Proud to be a military "brat"

May 09, 2015

Disclaimer: This list is NOT all inclusive. US Special Operations have dozens of firearms at their disposal. This list is just a sampling and is arranged in NO particular order.

     FN SCAR

The Special Operations Forces Combat Assault Rifle (SCAR) is a modular rifle made by FN Herstal (FNH) for the United States Special Operations Command (SOCOM) to satisfy the requirements of the SCAR competition. This family of rifles consist of two main types. The SCAR-L, for "light", is chambered in the 5.56×45mm NATO cartridge and the SCAR-H, for "heavy", fires 7.62×51mm NATO. Both are available in Long Barrel and Close Quarters Combat variants.

10 Guns of the Special Forces

10 Guns of the Special Forces

10 Guns of the Special Forces

Pictured Above: FN MK 20 MOD 0 Sniper Support Rifle (SSR)
  • 5.56×45mm NATO(SCAR-L)
  • 7.62×51mm NATO(SCAR-H)
Action Gas-operated (short-stroke gas piston), rotating bolt
Rate of fire 625 rounds/min
Muzzle velocity
  • SCAR-L: 2,870 ft/s (870 m/s) (M855)
  • SCAR-L: 2,630 ft/s (800 m/s) (Mk 262)
  • SCAR-H: 2,342 ft/s (714 m/s) (M80)
Effective firing range
  • SCAR-L: 300 m (330 yd) (Short), 500 m (550 yd) (Standard), 600 m (660 yd) (Long)
  • SCAR-H: 300 m (330 yd) (Short), 600 m (660 yd) (Standard), 800 m (870 yd) (Long)
Feed system
  • SCAR-L: STANAG box magazine
  • SCAR-H/SSR: 20-round box magazine
Sights Iron sights or various optics



 Words By Mike Weisbecker.

I was going through my feed on a social media site and saw an entry from the USO.  Basically they were reassuring us (followers of the USO) that they were not endorsing or supporting a particular term to describe children of military parents.  So I start to read the comments below and they were eye opening.

Turns out the USO provides support to a mother and daughter who have written a book called the Little CHAMPS.  CHAMPS is an acronym for Child Heroes Attached to Military Personnel.  Here is the long description of what they hope to do culled from their Facebook site “"The Little CHAMPS" (TLC) children's book serves a dual purpose: 1) serves as a therapy tool for military children to cope with their military-connected challenges, while acknowledging the daily sacrifices they make on our behalf; 2) raises awareness among civilian children about military life, and the challenges faced by their military peers.”


Sounds noble enough.  There is another mission statement blurb that says they are trying to get a copy of the book to each of the 700,000 plus military children.  They also do tours (sponsored by the USO) to military communities stateside and overseas and provide lecture and “edu-tainment”.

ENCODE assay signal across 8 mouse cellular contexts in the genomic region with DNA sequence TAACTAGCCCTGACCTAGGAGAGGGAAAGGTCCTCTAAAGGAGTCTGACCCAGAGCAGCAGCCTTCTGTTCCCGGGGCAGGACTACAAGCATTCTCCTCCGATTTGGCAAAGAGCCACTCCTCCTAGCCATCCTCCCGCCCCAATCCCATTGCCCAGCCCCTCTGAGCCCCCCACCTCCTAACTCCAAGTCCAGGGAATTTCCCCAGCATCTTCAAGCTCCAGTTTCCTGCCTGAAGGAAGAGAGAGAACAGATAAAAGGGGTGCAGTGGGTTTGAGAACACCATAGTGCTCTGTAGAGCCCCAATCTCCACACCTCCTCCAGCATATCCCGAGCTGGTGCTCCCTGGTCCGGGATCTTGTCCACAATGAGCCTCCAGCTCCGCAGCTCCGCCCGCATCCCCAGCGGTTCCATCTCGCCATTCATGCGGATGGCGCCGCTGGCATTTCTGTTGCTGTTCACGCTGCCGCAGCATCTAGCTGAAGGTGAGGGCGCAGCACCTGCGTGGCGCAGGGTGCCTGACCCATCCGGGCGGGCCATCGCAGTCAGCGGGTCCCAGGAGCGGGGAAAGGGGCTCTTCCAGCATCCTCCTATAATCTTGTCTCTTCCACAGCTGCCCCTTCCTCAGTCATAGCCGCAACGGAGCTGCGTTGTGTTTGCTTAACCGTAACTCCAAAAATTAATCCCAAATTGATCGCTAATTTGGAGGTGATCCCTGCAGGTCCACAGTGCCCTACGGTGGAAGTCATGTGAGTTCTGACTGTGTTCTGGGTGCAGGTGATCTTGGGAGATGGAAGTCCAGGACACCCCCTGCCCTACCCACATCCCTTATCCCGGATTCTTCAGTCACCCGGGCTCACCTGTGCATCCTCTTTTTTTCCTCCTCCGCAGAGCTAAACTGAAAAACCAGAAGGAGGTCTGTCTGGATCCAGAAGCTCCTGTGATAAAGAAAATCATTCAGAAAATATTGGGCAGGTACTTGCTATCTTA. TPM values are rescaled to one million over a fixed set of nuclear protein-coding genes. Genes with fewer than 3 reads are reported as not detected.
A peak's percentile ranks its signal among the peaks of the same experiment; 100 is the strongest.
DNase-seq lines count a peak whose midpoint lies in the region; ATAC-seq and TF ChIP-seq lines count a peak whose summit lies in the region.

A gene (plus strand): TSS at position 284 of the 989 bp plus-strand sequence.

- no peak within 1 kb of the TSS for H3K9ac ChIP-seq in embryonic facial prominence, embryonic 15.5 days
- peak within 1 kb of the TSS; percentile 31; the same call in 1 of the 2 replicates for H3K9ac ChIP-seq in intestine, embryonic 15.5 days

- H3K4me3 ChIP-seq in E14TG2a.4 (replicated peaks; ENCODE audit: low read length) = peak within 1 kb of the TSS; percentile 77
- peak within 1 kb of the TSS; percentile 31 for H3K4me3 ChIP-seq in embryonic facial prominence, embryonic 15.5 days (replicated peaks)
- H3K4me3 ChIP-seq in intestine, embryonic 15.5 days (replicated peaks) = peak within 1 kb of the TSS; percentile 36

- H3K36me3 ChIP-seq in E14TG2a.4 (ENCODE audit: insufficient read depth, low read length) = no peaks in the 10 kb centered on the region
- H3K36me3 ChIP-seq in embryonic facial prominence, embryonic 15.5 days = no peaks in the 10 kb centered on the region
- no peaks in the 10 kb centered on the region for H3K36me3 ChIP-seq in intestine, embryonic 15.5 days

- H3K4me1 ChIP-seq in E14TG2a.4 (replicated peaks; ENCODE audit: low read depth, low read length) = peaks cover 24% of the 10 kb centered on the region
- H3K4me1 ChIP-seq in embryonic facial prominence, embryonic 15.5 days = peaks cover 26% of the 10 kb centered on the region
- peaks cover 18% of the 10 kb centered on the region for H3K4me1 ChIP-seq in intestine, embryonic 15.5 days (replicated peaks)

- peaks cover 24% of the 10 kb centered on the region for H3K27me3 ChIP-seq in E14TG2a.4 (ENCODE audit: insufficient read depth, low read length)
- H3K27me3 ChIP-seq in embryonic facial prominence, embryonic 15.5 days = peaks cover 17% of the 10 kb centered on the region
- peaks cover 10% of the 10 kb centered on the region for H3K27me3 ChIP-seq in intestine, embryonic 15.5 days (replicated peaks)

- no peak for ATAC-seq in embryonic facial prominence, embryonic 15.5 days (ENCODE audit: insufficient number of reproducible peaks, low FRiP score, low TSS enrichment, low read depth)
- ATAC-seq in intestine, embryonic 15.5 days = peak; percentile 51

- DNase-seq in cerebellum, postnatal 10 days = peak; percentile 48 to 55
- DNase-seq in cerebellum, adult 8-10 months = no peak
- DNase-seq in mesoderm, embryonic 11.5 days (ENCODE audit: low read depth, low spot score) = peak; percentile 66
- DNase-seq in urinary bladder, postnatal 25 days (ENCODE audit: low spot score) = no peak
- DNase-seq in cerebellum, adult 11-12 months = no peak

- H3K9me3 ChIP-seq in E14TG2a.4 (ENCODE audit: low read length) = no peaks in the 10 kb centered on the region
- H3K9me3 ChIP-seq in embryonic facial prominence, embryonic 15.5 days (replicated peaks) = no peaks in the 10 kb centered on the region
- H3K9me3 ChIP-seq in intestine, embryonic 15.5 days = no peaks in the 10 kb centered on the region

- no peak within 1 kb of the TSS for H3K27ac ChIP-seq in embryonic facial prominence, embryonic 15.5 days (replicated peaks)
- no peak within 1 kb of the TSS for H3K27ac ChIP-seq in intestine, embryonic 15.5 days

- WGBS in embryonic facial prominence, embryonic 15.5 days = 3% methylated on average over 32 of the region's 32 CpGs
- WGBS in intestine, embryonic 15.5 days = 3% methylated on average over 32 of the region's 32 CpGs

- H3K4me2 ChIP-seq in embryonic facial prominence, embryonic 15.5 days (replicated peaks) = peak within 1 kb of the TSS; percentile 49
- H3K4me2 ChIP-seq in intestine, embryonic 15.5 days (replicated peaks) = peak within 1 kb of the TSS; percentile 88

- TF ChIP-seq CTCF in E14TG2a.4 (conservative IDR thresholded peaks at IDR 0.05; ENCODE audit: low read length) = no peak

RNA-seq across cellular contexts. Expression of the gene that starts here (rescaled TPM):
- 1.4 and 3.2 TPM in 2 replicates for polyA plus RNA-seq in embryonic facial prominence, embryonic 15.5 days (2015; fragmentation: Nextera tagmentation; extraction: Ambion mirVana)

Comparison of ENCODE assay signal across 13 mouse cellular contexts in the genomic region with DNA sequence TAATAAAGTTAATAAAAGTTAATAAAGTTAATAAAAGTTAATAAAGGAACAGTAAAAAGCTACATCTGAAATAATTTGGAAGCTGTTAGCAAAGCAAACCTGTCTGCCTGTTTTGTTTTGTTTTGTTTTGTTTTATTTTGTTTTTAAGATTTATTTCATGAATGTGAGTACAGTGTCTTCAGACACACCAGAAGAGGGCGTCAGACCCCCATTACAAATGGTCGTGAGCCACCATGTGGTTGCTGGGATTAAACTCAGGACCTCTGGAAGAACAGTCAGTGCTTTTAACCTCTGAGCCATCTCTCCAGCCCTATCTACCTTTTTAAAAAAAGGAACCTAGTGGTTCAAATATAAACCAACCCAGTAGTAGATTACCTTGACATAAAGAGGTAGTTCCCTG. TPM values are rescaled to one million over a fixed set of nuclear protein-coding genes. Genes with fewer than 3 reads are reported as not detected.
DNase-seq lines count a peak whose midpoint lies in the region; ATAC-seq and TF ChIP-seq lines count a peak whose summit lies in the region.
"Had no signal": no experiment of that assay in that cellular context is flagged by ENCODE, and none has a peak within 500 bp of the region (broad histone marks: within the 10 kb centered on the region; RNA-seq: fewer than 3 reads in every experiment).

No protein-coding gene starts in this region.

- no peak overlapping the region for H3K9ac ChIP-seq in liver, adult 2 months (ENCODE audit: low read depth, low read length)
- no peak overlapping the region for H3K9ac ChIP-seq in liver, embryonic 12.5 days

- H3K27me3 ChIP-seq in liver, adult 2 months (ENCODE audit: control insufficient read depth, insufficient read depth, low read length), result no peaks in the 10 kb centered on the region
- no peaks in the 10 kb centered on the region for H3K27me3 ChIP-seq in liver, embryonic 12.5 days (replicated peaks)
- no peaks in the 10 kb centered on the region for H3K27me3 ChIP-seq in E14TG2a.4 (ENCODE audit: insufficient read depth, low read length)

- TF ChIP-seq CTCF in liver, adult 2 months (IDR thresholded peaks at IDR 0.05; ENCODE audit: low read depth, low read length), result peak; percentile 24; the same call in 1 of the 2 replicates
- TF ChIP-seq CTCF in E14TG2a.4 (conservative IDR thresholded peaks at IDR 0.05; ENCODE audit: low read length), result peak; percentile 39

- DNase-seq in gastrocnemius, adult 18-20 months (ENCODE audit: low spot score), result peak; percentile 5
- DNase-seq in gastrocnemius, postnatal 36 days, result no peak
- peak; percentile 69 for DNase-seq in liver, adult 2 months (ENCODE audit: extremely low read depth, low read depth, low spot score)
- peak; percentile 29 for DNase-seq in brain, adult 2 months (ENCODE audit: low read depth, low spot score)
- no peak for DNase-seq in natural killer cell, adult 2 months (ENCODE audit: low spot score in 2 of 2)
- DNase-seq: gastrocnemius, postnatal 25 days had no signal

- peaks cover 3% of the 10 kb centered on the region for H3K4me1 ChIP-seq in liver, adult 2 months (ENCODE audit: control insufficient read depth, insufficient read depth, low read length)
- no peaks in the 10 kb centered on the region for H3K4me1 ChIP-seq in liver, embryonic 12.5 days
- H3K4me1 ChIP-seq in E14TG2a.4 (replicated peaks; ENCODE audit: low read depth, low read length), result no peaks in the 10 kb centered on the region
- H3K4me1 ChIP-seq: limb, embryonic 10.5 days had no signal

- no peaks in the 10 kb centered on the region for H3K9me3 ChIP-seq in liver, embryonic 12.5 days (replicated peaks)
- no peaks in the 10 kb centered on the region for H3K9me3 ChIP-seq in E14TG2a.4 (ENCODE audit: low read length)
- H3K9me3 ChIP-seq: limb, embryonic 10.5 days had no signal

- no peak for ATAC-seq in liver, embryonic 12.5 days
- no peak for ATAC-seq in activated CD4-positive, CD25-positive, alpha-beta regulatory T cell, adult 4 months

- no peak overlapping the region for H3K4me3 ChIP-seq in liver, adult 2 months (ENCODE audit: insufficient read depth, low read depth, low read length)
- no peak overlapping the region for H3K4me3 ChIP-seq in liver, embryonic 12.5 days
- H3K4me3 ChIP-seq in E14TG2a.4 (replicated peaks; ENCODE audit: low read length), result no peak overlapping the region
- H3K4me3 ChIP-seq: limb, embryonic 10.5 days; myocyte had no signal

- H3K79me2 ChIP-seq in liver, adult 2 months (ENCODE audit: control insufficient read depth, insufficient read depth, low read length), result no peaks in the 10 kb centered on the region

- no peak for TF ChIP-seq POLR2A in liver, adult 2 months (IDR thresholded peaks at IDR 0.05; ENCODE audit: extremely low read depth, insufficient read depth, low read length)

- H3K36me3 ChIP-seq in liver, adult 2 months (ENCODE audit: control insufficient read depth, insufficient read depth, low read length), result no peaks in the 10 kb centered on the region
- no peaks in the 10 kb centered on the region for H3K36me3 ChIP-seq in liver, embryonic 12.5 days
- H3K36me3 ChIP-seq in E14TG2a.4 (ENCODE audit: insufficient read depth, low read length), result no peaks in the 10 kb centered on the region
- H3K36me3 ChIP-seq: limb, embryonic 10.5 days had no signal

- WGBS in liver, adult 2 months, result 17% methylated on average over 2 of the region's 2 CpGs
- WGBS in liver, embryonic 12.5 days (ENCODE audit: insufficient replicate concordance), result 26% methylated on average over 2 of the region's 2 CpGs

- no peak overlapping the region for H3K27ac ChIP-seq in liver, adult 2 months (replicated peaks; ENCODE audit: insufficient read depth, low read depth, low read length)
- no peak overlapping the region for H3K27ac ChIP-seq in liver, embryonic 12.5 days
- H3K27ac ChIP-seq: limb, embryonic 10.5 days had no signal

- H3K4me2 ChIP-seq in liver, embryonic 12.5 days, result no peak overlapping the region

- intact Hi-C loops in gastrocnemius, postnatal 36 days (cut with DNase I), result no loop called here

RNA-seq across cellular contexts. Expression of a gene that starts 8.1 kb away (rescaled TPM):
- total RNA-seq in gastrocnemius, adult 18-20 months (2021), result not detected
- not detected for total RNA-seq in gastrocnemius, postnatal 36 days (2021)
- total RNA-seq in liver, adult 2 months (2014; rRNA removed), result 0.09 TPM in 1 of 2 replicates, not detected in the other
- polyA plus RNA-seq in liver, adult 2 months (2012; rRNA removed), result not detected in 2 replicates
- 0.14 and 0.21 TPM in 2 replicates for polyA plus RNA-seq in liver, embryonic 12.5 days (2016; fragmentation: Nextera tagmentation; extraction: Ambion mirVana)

Almost to a person, everyone I have met who was a military brat wore that term as proudly as any of us wore our class A’s home on our first leave.  Many of them are voicing their concerns with this group, their curriculum, and the fact that the USO is supporting them. 
I haven’t sat through one of their “edu-tainment” sessions but the vibe I get from reading the comments on the USO site and on their site on Facebook, it sounds like they are trying to get this CHAMPS phrase to replace being called a military brat. 

Let’s look at their statement about raising awareness among civilian children about military life.  This is contradicted on their website by stating they are getting the books to all the military kids.  Nothing about getting copies to civilian kids in communities with military kids in the school districts there. 

The mother/daughter team behind this DO NOT have any life experience as military or as a military brat.  But they sure as hell seem to be making sure they take advantage of getting their USO sponsored message out to any overseas locale they can get to. 

Many of the concerns are that this is a concerted effort to stop using the term brat when talking about military children.  From the reaction of many social media platforms and blogs, this doesn’t seem to be taking hold.

Another concern being raised is that it seems the USO has bought many copies of the book ($10 each copy) and teacher kits (one figure said the teacher kit costs $400).  For a non-profit, looks like they do pretty good if you get an organization that has access to a captive audience of 700,000 plus folks to buy your product outright and get you to these locations on their dime.

What do you think?  Does terminology really matter?  Is it ethical or insulting for a person to make money from a group with NO connection to said group?